If you have managed to enforce on a person or business that owes you money, you may wonder how much time you have to get your money. According to the Limitation Act, a creditor can only pursue an outstanding County Court Judgement for six years from the date of the judgement without having to ask for permission from the court.
If you want to recover money for a judgement that it is over six years old, you will need to ask the court for permission in order to be able to pursue enforcement action.
What can a CCJ be used for?
A County Court Judgement (CCJ) can be used by creditors against individuals or businesses who fail to pay money they owe. CCJ’s are used for:
- Consumer debt targets: including loans, credit cards, overdrafts, catalogues etcetera.
- Contracts between individuals and/or companies: For example, you can issue a plumber for defective work, or the plumber can sue you if you haven’t paid his bill.
Not all types of debt are covered by CCJ’s. For example, council tax debts are not subject to this kind of enforcement, but to a different court process, namely a liability order.
How long does a CCJ last?
A CCJ remains on record for six years and it is removed, if paid, within a month. The details of a CCJ may remain on the register for the full six years unless the amount is paid in its entirety within the first month, or the judgement is set aside. If it is not paid within a month, a CCJ will remain on the credit file for six years, and it will affect credit rating, making it harder to borrow money.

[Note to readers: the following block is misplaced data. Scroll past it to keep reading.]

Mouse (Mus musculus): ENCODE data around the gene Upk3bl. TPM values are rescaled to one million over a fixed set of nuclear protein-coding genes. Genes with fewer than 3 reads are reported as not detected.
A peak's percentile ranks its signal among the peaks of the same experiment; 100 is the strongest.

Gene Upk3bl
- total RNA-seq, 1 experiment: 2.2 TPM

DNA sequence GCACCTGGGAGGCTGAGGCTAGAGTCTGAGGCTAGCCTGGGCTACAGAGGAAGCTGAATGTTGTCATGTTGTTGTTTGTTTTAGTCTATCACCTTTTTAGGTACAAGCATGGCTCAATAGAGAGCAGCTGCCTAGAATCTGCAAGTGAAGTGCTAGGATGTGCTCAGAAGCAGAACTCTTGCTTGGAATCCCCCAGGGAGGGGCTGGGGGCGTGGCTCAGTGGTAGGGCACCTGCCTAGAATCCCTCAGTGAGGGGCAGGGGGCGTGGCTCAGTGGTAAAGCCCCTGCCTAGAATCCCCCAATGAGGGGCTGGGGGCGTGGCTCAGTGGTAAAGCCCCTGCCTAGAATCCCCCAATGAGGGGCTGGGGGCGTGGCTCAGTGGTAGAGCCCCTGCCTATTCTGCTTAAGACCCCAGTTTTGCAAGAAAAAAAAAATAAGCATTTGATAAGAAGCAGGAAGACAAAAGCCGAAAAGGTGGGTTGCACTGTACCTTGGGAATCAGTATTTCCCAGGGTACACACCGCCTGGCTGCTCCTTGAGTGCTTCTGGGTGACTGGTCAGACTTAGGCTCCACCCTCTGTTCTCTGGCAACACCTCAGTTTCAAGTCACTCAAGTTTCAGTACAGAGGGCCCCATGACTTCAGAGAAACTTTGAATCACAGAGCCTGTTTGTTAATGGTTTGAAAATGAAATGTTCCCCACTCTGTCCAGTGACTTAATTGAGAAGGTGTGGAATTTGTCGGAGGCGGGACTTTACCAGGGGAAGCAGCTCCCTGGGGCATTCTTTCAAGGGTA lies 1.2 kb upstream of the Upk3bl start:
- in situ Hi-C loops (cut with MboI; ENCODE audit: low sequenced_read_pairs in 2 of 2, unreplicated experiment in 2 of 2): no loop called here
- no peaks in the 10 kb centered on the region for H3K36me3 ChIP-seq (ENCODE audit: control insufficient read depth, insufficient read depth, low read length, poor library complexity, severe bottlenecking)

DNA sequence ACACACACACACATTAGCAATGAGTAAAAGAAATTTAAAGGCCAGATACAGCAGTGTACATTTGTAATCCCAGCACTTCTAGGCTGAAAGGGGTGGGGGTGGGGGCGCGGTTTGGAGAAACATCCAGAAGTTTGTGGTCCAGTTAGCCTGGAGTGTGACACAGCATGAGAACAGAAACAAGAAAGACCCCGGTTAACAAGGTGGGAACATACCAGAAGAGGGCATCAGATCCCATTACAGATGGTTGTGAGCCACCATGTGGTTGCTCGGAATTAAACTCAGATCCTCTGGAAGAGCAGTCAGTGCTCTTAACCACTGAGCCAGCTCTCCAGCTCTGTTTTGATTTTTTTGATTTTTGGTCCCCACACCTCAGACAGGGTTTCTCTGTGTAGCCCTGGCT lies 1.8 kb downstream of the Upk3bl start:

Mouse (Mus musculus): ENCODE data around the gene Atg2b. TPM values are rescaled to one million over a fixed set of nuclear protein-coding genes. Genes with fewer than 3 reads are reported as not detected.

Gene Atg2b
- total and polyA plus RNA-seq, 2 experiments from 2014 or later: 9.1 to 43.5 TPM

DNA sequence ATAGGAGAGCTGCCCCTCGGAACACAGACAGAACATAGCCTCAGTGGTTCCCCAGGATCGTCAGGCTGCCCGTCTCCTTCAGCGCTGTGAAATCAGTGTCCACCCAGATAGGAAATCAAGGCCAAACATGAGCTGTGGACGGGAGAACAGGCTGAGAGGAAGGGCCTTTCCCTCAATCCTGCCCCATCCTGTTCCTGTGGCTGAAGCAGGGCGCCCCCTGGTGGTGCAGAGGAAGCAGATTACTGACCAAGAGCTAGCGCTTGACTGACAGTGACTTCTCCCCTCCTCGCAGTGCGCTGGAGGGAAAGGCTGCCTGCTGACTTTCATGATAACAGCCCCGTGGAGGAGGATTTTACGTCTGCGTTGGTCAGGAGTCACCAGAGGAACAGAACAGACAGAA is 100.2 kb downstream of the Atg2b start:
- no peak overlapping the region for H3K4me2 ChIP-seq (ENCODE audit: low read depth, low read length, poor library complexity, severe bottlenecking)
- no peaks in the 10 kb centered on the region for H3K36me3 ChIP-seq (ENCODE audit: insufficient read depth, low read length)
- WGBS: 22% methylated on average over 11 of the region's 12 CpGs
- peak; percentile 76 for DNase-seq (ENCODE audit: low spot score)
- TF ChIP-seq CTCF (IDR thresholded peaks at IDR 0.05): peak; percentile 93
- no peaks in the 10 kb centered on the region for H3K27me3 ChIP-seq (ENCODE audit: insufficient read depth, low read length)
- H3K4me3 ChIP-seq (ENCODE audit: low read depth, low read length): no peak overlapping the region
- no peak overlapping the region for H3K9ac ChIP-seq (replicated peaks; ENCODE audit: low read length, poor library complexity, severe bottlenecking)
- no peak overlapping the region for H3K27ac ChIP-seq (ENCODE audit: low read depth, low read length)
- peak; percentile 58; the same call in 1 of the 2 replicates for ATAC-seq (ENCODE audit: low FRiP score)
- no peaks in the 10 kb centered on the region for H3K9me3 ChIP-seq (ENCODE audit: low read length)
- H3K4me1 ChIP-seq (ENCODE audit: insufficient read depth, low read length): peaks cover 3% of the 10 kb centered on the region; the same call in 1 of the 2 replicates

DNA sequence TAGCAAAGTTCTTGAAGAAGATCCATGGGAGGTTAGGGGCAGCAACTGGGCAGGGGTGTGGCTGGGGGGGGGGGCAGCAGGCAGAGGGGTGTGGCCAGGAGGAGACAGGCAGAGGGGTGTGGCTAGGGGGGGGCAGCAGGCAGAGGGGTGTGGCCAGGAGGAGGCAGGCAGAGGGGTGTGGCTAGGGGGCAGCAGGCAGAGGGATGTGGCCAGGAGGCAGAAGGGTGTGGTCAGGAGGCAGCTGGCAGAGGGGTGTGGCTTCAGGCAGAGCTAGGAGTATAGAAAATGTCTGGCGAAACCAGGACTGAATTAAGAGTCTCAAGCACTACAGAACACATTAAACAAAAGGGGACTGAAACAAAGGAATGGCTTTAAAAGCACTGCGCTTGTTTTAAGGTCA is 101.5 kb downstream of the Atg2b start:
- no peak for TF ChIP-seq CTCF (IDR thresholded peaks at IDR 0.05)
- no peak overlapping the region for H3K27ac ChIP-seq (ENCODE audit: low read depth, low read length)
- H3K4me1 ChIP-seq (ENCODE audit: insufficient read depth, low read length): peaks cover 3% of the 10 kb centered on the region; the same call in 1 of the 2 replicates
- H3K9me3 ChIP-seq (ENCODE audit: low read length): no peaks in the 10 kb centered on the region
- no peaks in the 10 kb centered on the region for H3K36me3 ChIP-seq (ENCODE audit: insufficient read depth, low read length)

Where do you need to go to get a CCJ?
If you are owed money, and you haven’t been able to obtain payment from the debtor, considering taking court action is the next step. In order to get the CCJ on someone, you need to ask the court to collect payment from the person or business who owes you money. You can apply to County Court for this purpose whether you are owed by a business or an individual. This process is known as taking someone to a small claims court. You will need to pay a fee to start the process.
If you are claiming a fixed amount of money, you can make your claim online. You may have to go to a court hearing if the person who owes you money denies that fact and you disagree with their response. If your debtor doesn’t pay after you are awarded a judgement, you can ask the court to collect the money via further steps such as using bailiffs or enforcement agents. If you get paid, you must inform the court by updating your claim online or contacting the court if you used a paper claim form.